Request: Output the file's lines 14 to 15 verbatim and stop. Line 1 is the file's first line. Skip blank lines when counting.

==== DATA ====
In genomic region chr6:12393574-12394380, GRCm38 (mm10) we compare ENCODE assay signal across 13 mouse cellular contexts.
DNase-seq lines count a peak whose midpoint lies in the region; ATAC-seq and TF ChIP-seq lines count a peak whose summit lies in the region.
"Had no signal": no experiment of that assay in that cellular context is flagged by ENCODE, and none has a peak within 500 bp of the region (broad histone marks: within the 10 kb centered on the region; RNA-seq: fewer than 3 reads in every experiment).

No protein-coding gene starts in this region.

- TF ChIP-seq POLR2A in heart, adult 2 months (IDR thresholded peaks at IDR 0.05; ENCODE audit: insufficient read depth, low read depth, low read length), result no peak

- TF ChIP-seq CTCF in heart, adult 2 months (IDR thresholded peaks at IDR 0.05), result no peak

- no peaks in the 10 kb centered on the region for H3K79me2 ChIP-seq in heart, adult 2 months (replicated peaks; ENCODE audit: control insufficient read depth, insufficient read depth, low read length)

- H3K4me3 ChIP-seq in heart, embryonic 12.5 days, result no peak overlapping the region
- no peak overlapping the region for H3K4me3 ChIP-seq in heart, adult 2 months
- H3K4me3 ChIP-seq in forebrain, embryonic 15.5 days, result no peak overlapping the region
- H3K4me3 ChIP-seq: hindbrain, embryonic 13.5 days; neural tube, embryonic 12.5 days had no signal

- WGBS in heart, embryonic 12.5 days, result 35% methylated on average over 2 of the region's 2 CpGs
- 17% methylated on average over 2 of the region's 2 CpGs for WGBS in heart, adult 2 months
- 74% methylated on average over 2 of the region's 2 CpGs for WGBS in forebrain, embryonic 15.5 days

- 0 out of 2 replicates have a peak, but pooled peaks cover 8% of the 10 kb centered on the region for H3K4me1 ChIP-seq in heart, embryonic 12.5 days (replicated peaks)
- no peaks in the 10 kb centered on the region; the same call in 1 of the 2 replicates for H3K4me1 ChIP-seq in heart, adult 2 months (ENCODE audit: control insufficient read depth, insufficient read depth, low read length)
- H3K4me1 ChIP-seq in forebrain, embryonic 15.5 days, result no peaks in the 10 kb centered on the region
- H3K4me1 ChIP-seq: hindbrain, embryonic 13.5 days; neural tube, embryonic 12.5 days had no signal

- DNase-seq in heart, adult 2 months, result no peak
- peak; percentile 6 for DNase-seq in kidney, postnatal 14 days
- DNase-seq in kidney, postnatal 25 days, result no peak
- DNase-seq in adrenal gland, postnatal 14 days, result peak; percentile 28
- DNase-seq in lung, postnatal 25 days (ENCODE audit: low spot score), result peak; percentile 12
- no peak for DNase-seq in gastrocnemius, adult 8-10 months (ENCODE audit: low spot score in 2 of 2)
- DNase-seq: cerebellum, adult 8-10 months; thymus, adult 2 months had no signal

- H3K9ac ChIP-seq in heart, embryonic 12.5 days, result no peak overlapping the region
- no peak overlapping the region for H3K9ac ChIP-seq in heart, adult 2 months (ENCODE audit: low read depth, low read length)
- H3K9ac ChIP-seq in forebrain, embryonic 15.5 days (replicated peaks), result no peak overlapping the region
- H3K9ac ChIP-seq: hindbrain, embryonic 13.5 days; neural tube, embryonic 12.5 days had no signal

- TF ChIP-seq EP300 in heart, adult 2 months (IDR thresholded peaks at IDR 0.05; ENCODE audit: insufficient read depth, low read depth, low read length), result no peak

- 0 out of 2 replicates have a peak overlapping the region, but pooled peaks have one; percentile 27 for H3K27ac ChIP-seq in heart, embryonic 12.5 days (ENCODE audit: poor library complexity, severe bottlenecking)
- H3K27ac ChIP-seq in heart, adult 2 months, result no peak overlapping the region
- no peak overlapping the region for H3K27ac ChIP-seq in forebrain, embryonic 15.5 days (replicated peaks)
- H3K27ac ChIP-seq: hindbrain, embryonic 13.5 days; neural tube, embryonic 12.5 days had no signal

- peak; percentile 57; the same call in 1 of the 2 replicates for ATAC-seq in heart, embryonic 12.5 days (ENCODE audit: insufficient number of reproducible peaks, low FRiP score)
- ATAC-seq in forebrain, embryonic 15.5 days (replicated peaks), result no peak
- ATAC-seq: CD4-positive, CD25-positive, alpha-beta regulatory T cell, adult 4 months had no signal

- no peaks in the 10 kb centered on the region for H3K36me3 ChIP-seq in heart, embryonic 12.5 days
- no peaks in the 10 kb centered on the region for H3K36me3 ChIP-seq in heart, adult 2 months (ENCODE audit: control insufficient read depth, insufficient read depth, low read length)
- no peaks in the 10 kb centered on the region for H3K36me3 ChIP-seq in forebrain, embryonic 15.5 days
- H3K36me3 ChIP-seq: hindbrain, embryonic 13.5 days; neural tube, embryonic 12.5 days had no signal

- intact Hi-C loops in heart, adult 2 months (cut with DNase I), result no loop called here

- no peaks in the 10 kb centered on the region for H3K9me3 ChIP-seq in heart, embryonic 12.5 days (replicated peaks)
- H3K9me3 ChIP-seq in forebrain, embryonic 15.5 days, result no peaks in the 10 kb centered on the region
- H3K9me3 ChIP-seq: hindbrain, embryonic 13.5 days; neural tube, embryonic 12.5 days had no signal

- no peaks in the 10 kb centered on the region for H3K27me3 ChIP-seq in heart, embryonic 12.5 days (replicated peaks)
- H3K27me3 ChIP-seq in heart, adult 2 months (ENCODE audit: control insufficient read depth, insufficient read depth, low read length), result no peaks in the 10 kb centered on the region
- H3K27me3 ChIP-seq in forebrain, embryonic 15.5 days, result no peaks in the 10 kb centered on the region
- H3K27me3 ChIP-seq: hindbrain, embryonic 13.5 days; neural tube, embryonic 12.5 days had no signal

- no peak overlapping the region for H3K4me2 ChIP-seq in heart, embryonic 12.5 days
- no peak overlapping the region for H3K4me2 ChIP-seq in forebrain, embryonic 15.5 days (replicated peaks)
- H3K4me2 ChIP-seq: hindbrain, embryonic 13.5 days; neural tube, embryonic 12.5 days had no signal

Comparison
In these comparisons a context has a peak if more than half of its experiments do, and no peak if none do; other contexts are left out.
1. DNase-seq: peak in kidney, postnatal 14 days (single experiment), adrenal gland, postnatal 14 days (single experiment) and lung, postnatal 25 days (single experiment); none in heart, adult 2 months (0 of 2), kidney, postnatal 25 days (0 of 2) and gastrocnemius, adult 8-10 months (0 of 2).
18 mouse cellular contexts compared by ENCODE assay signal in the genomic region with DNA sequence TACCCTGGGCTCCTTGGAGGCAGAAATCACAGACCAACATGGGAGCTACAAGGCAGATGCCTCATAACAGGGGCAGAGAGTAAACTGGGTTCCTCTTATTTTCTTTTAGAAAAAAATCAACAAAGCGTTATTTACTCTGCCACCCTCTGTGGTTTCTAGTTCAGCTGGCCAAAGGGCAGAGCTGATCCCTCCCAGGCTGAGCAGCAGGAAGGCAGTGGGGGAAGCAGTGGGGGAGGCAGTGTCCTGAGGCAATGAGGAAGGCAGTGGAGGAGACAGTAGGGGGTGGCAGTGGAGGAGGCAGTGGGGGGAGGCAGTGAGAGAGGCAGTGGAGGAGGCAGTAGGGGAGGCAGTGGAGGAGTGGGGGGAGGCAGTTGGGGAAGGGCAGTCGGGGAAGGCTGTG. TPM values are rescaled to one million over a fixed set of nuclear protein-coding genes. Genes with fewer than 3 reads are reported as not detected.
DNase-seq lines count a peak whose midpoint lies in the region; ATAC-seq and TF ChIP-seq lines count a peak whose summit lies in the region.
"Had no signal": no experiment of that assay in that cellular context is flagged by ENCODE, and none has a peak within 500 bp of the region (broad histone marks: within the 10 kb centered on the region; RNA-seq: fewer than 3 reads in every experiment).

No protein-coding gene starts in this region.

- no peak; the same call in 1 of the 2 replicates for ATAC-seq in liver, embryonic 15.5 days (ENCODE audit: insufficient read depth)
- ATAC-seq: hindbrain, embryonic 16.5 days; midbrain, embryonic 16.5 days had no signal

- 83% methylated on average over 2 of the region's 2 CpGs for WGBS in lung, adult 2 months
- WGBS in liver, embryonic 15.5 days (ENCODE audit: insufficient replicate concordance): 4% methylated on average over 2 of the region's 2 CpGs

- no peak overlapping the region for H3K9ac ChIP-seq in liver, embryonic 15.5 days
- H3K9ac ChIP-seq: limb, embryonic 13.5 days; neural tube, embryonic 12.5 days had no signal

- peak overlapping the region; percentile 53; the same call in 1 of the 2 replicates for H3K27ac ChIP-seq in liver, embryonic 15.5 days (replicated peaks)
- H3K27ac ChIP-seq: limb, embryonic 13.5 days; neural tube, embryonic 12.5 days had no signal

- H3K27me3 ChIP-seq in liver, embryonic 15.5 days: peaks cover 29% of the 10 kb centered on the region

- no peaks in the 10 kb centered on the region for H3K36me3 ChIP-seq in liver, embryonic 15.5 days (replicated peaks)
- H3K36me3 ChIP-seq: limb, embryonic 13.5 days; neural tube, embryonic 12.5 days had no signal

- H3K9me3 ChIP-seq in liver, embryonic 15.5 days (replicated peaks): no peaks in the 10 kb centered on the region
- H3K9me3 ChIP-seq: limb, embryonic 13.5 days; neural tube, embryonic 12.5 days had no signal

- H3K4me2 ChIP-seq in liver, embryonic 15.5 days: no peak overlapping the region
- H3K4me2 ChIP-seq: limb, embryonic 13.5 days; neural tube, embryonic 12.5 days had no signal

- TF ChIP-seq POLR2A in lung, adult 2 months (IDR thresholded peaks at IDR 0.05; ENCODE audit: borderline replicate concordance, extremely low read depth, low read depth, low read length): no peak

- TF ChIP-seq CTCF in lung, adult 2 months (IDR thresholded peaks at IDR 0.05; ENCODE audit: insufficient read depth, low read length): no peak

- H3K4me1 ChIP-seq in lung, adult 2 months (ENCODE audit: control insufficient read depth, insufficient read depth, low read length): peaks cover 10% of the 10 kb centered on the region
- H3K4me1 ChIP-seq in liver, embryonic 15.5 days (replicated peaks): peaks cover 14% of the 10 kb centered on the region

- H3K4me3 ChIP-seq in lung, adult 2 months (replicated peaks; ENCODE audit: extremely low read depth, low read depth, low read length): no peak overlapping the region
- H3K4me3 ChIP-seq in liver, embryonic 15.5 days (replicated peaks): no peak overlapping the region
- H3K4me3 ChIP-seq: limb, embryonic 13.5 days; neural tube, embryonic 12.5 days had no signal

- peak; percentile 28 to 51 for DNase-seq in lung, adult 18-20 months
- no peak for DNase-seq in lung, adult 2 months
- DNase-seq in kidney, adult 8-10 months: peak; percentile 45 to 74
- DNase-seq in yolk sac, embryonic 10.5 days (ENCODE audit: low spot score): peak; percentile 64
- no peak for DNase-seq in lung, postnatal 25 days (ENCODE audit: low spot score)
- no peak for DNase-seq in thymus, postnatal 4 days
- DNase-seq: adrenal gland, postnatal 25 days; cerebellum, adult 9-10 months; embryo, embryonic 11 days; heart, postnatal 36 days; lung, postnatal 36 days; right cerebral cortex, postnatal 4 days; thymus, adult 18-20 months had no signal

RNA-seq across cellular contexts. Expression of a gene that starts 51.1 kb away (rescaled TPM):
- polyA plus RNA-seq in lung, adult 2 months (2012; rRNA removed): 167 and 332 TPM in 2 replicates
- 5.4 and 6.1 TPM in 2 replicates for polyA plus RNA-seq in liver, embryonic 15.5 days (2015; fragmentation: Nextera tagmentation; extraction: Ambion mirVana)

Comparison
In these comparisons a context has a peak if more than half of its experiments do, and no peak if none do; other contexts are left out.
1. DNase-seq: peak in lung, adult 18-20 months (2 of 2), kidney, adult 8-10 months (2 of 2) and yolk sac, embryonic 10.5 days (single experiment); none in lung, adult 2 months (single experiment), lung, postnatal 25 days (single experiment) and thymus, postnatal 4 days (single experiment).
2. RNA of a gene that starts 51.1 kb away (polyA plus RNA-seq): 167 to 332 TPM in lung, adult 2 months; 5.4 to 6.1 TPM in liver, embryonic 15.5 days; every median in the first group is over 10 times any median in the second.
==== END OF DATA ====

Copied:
- 74% methylated on average over 2 of the region's 2 CpGs for WGBS in forebrain, embryonic 15.5 days

- 0 out of 2 replicates have a peak, but pooled peaks cover 8% of the 10 kb centered on the region for H3K4me1 ChIP-seq in heart, embryonic 12.5 days (replicated peaks)